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Chris Wood

Chris Wood

Chris specializes in mobile technology for Gizmag, but also likes to dabble in the latest gaming gadgets. He has a degree in Politics and Ancient History from the University of Exeter, and lives in Gloucestershire, UK. In his spare time you might find him playing music, following a variety of sports or binge watching Game of Thrones.

— Medical

New pulse-tracking tech does away with wearable sensors

Keeping an eye on one's heart rate is a big part of fitness tracking, with wearables from the Apple Watch to dedicated chest straps delivering the feature to users. But what if you could get the benefits of heartbeat sensing without even having to strap on a piece of tech? A team of researchers from the Kyoto University, together with Panasonic, is working on making that dream a reality, utilizing millimeter-wave radar tech and a specially-designed algorithm.

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— Robotics

Soft robotic grippers lend a delicate hand in undersea exploration

While underwater robotics solutions are becoming more and more impressive as the years go by, machines used for delicate activities like collecting samples of marine life or conducting underwater archaeology still sport clunky robotic hands that lack the necessary soft touch. A research team from the Harvard School of Engineering and Applied Sciences has been working to tackle the issue, designing, building and testing a soft gripper solution.

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— Medical

Light-activated quantum dots successfully combat drug-resistant bacteria

Antibiotic-resistant bacteria are an increasingly big problem for global health. They kill in excess of 23,000 people in the US every year, with their ability to rapidly develop an immunity to antibiotic treatments making them extremely difficult to eradicate. Now, new research being conducted at the University of Colorado Boulder has found that tiny light-activated particles known as quantum dots might be useful in tackling the infections.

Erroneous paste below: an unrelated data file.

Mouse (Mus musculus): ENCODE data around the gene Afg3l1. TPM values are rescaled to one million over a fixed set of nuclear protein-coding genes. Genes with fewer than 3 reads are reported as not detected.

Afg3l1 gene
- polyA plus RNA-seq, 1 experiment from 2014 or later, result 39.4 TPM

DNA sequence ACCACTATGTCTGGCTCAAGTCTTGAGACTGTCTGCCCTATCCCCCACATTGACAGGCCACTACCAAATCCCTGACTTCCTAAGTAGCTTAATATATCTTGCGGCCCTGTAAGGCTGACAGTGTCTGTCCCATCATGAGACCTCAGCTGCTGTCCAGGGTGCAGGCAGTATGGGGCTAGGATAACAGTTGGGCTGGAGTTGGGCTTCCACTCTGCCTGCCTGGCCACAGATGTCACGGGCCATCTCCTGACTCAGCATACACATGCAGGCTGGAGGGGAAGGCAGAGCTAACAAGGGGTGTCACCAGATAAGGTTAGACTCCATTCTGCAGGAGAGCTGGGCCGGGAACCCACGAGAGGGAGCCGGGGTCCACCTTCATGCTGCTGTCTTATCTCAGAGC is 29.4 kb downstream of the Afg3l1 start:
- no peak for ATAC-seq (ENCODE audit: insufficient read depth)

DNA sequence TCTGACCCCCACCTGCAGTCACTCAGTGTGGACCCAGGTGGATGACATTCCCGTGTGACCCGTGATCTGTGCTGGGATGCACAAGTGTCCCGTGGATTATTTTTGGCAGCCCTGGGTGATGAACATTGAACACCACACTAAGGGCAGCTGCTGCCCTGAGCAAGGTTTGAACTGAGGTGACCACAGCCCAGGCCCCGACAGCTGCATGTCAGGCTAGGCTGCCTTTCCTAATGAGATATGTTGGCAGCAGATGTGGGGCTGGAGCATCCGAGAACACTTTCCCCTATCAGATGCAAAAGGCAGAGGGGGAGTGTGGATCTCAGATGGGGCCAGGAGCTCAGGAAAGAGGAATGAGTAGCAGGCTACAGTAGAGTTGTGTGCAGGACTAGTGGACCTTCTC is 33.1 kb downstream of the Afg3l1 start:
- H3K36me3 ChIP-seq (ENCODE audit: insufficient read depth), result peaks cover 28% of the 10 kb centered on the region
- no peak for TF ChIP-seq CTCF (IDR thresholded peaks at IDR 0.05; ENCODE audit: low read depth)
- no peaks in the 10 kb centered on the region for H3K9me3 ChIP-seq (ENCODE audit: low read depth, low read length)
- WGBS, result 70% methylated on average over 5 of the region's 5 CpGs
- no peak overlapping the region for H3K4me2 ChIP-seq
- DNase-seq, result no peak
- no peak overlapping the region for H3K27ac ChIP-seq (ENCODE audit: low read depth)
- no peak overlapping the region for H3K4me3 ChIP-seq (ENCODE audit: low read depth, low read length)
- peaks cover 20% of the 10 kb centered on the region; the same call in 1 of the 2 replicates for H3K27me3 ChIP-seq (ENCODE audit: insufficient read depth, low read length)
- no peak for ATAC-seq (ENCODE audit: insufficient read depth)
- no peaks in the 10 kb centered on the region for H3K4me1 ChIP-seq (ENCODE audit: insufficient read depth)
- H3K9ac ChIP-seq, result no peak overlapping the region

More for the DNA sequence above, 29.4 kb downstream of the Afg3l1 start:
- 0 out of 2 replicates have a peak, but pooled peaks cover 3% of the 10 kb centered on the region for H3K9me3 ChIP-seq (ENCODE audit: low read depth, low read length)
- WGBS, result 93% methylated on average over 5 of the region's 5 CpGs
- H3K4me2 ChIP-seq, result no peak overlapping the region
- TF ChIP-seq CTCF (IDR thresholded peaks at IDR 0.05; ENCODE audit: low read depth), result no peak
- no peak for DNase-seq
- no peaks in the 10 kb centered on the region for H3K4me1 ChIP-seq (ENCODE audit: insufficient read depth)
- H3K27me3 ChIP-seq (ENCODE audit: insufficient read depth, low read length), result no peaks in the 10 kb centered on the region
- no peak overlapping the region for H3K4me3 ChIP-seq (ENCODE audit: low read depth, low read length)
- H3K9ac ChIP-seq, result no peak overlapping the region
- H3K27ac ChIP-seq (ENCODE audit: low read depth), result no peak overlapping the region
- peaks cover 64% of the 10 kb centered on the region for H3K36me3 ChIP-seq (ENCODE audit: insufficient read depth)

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— Environment

Breaking down humanity's contribution to climate change

Over the past 100 years, global temperatures have risen by an average amount of 0.8° C (1.4° F), which according to the Intergovernmental Panel on Climate Change (IPCC), is due largely to humanity's release of pollutants into the atmosphere. Now an international team of researchers has analyzed almost 40 years worth of data in order to quantify exactly what fraction of the change can be attributed to mankind based on events and trends in different regions.

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— Medical

Dissolvable sensors could soon be used to wirelessly monitor the human brain

Even though as many as 50,000 people die of traumatic brain injuries in the United States every year, the equipment used to measure vital stats like intracranial pressure is usually made up of decades-old technology. To address this, researchers at the University of Illinois at Urbana-Champaign and the Washington University School of Medicine in St. Louis have created a new sensor that's far less invasive and much safer than the existing technology.

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— Energy

Researchers can now image the flow of energy in nuclear fusion ignition attempts

It's fair to say that nuclear fusion is the holy grail of clean energy production, with the potential to provide limitless clean energy, but right now there are a fair few barriers to making it a reality. An international team of researchers has inched the dream one step closer to reality, creating a method by which energy dispersal can be observed during ignition attempts, paving the way for improved energy delivery during the process.

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— Computers

A powerful desktop PC that's completely silent? CompuLab's Airtop uses natural airflow to make it so

When you hear that a machine is fanless, you'll probably also assume that it's not extremely powerful, likely relying on mobile-focused components that don't pack much of a punch compared to high-end desktop gear. CompuLab's latest desktop PC, the Airtop, challenges that preconception, offering 200W of completely silent passive cooling, allowing for powerful CPUs and full-size graphics cards.

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